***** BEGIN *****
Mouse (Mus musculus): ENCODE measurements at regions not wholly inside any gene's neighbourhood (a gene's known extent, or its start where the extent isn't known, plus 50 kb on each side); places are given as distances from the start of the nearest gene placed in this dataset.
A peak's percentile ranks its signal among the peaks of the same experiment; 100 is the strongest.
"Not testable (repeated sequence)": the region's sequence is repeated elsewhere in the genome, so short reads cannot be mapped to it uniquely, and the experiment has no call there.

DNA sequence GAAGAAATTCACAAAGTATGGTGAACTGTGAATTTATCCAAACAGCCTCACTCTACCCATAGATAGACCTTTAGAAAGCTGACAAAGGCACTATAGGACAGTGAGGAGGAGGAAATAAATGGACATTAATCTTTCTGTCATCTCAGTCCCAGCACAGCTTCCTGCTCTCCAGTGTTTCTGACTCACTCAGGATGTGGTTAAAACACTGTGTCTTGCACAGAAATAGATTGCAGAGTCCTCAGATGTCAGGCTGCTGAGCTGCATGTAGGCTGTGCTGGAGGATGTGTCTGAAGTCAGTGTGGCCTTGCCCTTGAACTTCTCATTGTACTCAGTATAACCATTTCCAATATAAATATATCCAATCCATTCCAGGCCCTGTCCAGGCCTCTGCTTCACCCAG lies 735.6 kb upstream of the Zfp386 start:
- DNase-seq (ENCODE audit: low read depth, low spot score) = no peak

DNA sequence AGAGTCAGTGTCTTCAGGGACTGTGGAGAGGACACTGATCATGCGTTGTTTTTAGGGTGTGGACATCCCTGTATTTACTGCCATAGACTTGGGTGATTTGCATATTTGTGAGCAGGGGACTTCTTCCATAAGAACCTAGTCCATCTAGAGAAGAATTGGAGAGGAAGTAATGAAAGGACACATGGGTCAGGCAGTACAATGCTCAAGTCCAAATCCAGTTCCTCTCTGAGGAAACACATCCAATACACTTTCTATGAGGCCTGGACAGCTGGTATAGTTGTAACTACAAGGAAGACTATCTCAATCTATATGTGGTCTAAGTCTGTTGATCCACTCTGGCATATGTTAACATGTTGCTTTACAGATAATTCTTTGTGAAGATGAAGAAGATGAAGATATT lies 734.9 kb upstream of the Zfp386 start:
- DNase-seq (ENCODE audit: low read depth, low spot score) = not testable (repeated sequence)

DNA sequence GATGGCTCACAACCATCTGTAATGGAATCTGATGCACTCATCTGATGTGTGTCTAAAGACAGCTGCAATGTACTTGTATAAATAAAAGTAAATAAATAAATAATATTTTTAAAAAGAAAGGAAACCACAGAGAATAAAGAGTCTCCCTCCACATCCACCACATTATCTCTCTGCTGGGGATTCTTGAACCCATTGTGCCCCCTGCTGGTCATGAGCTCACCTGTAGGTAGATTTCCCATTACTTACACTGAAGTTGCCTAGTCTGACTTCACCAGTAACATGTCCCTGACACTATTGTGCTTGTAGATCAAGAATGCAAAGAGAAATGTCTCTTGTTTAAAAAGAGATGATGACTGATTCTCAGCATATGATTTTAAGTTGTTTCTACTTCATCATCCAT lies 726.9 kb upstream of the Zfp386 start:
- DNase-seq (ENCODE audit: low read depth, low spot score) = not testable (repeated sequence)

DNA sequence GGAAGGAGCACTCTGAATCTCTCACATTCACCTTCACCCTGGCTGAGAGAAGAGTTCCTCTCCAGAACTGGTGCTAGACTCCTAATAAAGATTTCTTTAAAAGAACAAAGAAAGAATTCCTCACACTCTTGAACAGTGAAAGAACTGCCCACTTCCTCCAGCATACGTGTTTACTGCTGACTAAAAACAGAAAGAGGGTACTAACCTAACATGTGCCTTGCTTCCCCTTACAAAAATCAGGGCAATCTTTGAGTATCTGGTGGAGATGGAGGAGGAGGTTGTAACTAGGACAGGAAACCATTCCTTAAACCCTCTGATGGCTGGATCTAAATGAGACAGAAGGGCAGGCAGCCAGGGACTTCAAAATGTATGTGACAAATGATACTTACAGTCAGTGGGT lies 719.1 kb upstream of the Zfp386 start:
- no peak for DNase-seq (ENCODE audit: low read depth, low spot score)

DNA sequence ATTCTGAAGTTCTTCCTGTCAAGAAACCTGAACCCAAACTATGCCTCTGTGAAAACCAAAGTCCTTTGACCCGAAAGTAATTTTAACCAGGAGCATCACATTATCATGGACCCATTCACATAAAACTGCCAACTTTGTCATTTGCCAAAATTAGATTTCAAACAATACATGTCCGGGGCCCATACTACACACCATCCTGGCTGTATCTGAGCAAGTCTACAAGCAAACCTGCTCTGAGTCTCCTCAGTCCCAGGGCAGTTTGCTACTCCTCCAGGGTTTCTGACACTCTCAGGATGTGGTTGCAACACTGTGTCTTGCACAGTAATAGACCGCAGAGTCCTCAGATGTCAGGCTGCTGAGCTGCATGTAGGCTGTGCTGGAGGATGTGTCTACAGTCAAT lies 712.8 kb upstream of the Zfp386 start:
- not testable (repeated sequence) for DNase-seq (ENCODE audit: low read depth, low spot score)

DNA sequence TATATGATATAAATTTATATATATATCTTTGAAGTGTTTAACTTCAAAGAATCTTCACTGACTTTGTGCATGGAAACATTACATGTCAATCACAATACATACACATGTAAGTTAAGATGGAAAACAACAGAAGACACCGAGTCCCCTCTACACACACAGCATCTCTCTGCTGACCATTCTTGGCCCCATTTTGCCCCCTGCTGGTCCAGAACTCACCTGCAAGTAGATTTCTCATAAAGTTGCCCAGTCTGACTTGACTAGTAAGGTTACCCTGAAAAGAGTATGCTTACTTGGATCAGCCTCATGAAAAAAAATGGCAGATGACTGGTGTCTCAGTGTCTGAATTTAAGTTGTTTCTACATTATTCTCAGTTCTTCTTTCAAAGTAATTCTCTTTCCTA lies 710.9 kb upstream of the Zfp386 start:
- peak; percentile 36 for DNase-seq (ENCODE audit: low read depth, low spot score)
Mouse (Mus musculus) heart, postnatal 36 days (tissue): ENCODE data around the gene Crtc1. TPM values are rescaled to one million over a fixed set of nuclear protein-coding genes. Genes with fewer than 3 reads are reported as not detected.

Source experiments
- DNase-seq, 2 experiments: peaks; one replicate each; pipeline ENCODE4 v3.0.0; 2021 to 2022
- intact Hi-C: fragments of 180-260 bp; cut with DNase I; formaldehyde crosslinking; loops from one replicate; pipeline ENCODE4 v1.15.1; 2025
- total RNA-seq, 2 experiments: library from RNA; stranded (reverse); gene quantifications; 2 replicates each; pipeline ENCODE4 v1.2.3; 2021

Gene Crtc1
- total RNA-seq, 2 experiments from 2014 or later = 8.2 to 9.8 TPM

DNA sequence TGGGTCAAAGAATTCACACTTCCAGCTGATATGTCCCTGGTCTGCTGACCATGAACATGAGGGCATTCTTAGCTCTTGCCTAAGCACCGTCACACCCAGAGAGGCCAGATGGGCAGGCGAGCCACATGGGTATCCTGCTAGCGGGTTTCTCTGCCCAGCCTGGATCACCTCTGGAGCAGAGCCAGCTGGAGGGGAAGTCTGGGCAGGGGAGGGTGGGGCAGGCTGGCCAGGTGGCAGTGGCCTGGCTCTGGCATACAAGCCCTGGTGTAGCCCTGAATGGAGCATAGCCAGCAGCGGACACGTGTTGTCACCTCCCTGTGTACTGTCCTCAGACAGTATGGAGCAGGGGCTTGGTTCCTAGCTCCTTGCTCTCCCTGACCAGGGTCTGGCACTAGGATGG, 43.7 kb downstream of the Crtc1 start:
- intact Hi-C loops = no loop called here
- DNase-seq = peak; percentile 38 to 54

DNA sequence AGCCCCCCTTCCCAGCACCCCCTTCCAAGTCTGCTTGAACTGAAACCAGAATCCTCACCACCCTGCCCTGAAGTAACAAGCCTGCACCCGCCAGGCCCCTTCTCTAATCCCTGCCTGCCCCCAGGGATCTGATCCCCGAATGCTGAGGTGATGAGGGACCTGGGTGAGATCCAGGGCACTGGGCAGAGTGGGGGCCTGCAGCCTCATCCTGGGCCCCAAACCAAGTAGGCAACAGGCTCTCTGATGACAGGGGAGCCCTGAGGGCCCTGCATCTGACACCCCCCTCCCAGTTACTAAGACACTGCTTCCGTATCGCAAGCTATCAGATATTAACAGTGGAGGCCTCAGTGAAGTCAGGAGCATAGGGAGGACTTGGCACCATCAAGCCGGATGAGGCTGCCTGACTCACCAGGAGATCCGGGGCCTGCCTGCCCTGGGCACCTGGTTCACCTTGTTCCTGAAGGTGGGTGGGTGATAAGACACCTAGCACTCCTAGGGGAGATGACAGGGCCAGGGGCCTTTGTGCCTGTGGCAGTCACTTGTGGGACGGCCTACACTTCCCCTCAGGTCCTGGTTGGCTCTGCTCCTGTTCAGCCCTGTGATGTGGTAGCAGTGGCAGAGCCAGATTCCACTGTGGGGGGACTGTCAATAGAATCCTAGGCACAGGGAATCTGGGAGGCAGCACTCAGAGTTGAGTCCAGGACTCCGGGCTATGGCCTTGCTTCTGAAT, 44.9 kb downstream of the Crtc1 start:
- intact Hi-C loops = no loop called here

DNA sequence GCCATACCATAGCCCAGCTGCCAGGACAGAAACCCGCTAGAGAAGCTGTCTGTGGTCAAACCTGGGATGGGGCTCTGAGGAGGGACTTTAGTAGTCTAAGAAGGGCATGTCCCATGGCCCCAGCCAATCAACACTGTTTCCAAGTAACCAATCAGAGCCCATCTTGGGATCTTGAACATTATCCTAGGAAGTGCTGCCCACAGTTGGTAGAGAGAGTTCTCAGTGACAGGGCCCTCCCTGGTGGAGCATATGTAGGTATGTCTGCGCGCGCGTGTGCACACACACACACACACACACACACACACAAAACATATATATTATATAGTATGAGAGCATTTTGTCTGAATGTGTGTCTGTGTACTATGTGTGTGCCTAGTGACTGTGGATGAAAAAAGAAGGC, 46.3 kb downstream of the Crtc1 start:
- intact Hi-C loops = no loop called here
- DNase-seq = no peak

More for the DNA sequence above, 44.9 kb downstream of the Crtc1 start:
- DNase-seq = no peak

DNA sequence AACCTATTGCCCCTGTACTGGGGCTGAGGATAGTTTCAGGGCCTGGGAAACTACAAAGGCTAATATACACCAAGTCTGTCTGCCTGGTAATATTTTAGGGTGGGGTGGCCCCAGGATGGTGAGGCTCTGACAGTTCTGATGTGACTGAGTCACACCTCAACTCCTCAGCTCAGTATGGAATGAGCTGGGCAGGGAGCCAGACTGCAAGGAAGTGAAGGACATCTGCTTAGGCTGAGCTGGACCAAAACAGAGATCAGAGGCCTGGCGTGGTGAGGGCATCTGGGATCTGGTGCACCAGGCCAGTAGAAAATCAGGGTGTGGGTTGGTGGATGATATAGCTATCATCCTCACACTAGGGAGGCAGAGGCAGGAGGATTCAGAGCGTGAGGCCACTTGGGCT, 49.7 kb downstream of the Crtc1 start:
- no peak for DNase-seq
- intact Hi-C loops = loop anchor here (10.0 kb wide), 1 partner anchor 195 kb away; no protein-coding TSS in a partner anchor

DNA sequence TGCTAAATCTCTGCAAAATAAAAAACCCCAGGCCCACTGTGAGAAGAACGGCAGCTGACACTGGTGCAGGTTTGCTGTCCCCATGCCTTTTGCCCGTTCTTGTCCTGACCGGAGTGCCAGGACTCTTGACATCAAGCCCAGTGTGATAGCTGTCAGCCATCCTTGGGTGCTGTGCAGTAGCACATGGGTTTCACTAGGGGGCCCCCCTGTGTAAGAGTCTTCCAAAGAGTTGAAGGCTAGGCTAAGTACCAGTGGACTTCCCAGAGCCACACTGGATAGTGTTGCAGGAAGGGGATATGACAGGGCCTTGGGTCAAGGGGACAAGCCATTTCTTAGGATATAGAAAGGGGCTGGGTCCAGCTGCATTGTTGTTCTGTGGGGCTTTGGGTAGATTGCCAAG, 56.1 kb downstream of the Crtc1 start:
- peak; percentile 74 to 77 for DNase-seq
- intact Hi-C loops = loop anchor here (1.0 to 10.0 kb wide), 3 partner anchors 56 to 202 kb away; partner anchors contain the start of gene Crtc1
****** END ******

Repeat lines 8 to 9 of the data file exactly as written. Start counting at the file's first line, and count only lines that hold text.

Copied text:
DNA sequence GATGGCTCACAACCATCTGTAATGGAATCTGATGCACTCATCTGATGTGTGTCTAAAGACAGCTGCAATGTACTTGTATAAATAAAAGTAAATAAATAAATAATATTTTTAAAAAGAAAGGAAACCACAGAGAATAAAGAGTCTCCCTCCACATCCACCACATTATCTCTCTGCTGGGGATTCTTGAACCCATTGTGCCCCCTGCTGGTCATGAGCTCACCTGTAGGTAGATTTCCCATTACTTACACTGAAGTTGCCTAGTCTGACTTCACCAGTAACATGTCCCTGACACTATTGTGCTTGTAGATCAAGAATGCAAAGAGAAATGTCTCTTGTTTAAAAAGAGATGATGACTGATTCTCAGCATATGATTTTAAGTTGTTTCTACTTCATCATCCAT lies 726.9 kb upstream of the Zfp386 start:
- DNase-seq (ENCODE audit: low read depth, low spot score) = not testable (repeated sequence)